The conservative Kingdom is currently the only country in the world that does not allow women to drive; women who wish to apply for driving licences will be allowed to do so from June 2018, he announced on Tuesday.
Many have noted that lifting the driving ban is an easy public relations win for a country which is struggling to wean its economy off reliance on oil and whose foreign policy goals in Yemen, Syria and Qatar are failing.
Lifting the ban is still a win for rights activists who have faced jail time and exile for their efforts to make the Kingdom a fairer place - and has emboldened some women to demand further reforms, ending the wali system altogether.
The freedom to drive has come to represent all of the human rights abuses Saudi women suffer under the Saudi Arabia’s male guardianship system, which gives a woman’s husband, son or father control over almost all aspects of her life.
Simple, public activities such as travel, marriage, seeking medical treatment or opening a bank account can only be undertaken with the permission of a male wali.
“Women’s rights activists will still continue to observe how this law is implemented and monitored and will continue campaigning to abolish the male guardianship imposed on them,” Manal al-Sherif, the exiled face of the women’s driving movement, said on Tuesday.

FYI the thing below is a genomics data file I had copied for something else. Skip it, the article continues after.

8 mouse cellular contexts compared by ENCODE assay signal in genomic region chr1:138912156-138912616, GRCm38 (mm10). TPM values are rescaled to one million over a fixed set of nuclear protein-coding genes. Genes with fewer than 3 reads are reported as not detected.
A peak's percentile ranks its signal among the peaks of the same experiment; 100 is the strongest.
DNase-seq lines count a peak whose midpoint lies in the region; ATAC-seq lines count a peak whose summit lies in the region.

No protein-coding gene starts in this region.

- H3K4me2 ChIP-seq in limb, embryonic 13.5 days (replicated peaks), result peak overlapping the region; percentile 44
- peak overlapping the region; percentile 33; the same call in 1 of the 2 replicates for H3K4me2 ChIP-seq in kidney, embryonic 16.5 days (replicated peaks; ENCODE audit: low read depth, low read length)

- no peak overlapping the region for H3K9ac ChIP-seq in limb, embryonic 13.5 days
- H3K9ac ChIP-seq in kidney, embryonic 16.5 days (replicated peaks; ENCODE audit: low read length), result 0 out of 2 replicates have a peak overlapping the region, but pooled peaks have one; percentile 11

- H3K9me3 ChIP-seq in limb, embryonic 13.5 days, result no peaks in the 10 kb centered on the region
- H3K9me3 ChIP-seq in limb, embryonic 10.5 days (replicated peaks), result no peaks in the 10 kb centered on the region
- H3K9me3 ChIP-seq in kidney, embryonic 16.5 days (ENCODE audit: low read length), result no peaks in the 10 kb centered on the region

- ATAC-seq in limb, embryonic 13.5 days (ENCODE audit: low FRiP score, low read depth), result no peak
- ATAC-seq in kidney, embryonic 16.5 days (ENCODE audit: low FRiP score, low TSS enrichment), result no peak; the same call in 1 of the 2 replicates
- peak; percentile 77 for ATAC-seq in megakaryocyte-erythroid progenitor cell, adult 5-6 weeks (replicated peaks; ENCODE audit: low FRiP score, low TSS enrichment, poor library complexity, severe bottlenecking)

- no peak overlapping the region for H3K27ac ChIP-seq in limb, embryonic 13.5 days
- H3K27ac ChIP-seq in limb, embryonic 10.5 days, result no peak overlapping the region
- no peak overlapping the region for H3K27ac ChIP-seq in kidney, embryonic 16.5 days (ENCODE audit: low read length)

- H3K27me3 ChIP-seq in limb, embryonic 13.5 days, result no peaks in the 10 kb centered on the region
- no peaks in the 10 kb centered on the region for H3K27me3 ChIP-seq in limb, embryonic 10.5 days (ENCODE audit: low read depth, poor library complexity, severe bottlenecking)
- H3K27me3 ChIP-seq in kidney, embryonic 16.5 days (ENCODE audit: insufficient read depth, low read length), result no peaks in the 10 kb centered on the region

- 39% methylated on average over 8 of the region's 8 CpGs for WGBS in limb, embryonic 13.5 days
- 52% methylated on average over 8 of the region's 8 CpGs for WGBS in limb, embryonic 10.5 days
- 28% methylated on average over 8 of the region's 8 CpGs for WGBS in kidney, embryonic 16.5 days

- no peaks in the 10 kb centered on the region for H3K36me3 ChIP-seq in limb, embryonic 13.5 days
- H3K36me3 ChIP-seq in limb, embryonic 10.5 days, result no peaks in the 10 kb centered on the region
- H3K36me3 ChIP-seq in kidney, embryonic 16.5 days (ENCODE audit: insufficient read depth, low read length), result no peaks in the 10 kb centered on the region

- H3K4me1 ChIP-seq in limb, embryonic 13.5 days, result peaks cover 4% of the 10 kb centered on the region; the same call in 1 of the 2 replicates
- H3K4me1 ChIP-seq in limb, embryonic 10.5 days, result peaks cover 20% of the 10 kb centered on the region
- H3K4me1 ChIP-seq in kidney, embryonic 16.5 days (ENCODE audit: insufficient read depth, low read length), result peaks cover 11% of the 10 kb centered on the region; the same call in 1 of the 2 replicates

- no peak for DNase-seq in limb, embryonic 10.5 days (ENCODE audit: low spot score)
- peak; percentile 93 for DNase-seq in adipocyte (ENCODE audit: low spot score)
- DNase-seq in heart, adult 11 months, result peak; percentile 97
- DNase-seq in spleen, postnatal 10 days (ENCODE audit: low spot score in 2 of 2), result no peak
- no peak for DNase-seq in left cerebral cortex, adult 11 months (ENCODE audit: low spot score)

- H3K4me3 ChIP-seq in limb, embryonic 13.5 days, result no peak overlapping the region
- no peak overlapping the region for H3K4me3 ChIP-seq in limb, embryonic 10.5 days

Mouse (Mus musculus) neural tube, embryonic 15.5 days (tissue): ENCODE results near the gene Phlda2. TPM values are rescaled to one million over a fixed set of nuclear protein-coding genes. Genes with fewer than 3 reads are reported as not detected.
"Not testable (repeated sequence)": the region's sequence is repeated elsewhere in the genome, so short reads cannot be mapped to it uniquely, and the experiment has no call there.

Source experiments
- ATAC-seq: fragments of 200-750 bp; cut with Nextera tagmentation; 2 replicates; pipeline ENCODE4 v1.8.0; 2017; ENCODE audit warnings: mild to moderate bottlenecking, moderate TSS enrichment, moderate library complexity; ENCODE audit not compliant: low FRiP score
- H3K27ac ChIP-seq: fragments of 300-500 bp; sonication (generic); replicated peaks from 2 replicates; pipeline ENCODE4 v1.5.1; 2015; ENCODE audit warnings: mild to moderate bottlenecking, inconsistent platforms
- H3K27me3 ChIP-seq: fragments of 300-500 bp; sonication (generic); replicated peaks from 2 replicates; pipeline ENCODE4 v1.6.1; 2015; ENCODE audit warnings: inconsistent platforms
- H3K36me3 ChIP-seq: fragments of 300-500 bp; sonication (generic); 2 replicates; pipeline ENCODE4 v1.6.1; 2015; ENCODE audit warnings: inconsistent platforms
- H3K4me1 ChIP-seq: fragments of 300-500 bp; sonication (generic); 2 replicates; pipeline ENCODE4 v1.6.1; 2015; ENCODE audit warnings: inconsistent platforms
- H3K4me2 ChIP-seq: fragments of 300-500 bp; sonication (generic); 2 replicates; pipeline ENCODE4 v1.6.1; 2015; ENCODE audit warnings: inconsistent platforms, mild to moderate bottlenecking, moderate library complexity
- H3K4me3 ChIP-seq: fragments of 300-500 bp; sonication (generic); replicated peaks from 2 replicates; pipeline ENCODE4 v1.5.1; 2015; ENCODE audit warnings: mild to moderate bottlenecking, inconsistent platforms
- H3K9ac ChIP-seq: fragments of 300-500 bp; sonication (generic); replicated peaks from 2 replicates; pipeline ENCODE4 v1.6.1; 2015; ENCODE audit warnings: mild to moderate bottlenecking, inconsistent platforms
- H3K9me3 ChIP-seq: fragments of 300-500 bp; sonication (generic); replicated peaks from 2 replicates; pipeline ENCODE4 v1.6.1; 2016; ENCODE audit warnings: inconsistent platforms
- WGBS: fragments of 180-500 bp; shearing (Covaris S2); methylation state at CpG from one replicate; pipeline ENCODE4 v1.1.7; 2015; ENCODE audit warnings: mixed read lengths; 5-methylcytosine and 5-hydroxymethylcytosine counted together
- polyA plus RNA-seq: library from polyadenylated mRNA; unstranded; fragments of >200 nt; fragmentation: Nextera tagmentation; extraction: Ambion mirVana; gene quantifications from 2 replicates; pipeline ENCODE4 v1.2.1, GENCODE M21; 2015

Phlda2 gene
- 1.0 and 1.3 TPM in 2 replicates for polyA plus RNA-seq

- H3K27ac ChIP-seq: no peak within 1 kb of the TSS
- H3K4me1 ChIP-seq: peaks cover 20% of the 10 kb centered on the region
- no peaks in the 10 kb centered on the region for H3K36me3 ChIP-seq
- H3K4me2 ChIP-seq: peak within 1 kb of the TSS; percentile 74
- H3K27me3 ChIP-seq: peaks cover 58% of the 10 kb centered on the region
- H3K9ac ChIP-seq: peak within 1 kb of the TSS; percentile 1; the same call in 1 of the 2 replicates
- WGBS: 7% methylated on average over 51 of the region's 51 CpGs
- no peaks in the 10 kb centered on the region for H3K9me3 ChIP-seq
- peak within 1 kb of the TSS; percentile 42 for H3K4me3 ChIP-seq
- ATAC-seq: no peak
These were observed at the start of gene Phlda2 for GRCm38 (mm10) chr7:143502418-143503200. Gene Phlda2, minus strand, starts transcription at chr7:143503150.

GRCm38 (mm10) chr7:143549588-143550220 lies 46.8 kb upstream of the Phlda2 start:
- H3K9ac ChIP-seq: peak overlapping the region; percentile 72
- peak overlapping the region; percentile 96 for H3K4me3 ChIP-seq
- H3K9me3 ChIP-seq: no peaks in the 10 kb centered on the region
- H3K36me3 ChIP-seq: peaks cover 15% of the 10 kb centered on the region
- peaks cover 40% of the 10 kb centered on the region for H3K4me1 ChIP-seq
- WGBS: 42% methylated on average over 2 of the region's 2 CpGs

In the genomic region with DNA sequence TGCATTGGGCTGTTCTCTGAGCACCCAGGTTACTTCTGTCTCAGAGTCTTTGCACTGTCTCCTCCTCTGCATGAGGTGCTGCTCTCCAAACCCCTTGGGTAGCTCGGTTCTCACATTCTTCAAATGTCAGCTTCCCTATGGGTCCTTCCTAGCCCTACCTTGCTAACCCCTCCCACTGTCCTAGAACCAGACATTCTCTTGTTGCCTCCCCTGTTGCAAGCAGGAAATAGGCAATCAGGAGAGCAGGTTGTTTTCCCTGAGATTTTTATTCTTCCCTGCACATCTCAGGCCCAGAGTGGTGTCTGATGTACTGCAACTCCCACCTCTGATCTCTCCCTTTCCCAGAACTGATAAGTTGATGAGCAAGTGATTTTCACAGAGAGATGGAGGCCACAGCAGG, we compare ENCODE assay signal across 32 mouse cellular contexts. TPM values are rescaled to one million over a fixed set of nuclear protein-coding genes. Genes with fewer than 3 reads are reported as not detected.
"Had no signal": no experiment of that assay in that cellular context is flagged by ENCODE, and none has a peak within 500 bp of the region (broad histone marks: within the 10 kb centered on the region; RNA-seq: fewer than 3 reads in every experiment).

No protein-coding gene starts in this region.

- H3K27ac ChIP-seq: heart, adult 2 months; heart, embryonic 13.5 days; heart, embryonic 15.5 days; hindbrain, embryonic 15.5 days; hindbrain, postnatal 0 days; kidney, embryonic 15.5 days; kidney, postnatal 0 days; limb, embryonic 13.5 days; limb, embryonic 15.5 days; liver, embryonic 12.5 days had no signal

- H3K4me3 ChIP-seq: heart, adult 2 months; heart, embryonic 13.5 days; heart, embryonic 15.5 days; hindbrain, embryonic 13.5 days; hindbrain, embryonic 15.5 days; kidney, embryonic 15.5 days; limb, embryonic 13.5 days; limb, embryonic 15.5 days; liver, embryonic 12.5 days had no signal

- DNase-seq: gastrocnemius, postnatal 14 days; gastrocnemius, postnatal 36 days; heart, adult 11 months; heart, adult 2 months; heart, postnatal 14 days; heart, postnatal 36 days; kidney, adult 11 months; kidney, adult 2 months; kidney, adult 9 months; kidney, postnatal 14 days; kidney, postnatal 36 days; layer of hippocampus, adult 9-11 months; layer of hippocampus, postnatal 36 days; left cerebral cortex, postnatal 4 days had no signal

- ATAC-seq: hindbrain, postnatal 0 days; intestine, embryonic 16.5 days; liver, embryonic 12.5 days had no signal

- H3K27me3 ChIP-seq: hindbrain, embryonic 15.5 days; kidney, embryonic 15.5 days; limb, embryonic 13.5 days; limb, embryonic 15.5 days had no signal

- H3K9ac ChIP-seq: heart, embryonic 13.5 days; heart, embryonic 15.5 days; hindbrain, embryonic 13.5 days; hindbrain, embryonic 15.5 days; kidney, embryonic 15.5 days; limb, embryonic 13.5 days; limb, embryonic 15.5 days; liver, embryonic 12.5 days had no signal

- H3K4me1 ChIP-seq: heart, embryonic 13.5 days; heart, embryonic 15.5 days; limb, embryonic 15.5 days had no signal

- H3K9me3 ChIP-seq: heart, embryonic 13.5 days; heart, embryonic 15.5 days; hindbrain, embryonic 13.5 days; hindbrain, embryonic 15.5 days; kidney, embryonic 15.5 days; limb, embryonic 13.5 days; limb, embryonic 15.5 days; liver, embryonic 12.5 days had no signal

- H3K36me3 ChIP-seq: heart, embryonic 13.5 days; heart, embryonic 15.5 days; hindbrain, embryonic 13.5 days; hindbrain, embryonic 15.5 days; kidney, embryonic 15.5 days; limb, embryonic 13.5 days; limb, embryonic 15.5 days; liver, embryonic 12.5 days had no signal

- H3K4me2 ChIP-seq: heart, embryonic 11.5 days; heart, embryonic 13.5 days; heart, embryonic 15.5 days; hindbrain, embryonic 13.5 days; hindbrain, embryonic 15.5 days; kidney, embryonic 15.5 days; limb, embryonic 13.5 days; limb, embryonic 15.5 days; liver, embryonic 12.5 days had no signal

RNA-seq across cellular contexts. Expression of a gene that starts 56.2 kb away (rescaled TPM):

“We ask for nothing short of full equality for women,” she tweeted.
The hashtag ‘I am my own guardian’ has begun to trend again on social media as more and more women seek to build on the progress of winning the right to drive.
Several prominent activists, however - including one contacted by The Independent - said they had been warned not to publicly comment on the decision, or use their platform to call for more reform.
‘I am my own guardian’, a campaign which ignited the imaginations of thousands of women, picked up steam in 2016. Women created artwork, bracelets and used social media to call for the abolition of the system, which culminated in a 14,000 strong petition being delivered to the government.
While there has been tentative change in Saudi Arabia - women were allowed to vote for the first time in 2015, can now hold certain jobs and last week were allowed to attend National Day celebrations at a Riyadh sports stadium - the rate of progress in the country is slow.
Women and men’s political and human rights are suppressed by the government on a daily basis, Human Rights Watch has said.
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